• When facing institutions of power, whether that be through academia or the corporate world, you will often witness underrepresented populations becoming targets of unfair situations. Standing up for either yourself or your coworkers is a risk no matter what environment you are in. As someone who had no issues standing up to injustice beforehand, doing so now risks more than it used to before. I would fearlessly take down oppressive systems during my collegiate career, but now standing up to the white person making racially backhanded comments suddenly seems like the scariest thing in the world. This is because I went from having nothing to lose to having everything to lose very suddenly. This often leaves one feeling quite powerless to their surrounding environment.

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Pros of working in the Corporate World (AKA money):

  1. Paying the bills early
    • Growing up in poverty my biggest satisfaction of gaining a job in the corporate world is knowing that I don’t have to worry about paying the rent the way my parents always did. Whenever I’m stressed I often focus my efforts on budgeting or paying the bills early because I know I have money. I don’t have to fear being without money any longer, which temporarily subsides some of the issues I suppress when working.
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  2. Paying my momma’s bills
    • As a child of immigrants, the biggest satisfaction of having a well paying job comes when you’re able to help out your parents. Proving that the sacrifices of their entire lives to provide you with a better future were worth it. Being able to tell my family, “I’ve got this,” is by far the only thing that keeps me going.
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  3. Healthcare
    • For the first time in my life I have centered myself around physical, emotional, and mental health. I’m able to pay for a gym membership, my psychologist appointments, and to take care of any health issue that may arise. These are things I do not take for granted. The most difficult part is that I know a lot of folks from my same background will have to worry about these issues until the day they die, and not having this same privilege could be what causes that death. So I take the time to look out for myself now that I can finally afford to do so.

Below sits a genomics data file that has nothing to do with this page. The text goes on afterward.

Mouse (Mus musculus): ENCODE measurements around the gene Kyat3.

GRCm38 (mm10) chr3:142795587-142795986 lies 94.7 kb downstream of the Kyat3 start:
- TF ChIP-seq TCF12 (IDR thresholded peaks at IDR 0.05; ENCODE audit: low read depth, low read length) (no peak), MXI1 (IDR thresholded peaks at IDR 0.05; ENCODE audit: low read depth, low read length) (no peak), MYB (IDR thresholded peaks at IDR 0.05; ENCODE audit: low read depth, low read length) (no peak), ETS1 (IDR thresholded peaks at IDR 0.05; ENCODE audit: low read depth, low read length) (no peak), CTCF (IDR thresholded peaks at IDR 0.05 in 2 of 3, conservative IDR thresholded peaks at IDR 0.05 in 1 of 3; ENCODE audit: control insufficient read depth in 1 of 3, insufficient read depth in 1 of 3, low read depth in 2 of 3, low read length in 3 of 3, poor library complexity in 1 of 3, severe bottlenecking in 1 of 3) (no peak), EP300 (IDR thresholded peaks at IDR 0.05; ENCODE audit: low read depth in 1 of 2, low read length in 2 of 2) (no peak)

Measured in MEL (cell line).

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  4. Self Care
    • Finally, having this sense of work privilege provides me with the opportunity to give myself time to treat myself. Whether renting out a kayak for an hour, going to brunch with my friends, or getting my nails done I can finally do it without breaking the bank. I have more room to take care of myself than I ever did before. While I do admire the person I used to be, that person over exhausted herself physically, emotionally and mentally with the activism she participated in. I try to live my best life now because I know I couldn’t afford to do it before.

Self Love GIF by ChibirdI’ve learned in this transition that I have to provide myself with a lot of self-forgiveness. I may not be as mentally strong as I was before, but I can build myself up to it. I can relate this to going through academia in a predominantly white university. If I could figure out how to make it through college as an activist, I can figure it out in the corporate world. The best advice I’ve been given is to look at your job as only means to make money, not as a way to define your life. In your free time, do the things that make you want to keep going. Volunteer for your favorite causes or even build a side hustle that could eventually become your full-time, fulfilling career once you’ve built up your desired skill set. Currently I’m focusing on improving my physical and emotional strength to be around longer for the people that need me. I don’t feel at all alone for making the choice I’ve made. I’ve seen plenty of folks who have joined the corporate environment who have been burnt out from the nonprofit world. This new environment just feels completely different than the life I imagined for myself and that is ok. This is simply a stage in my life and I won’t let it define my value as a person.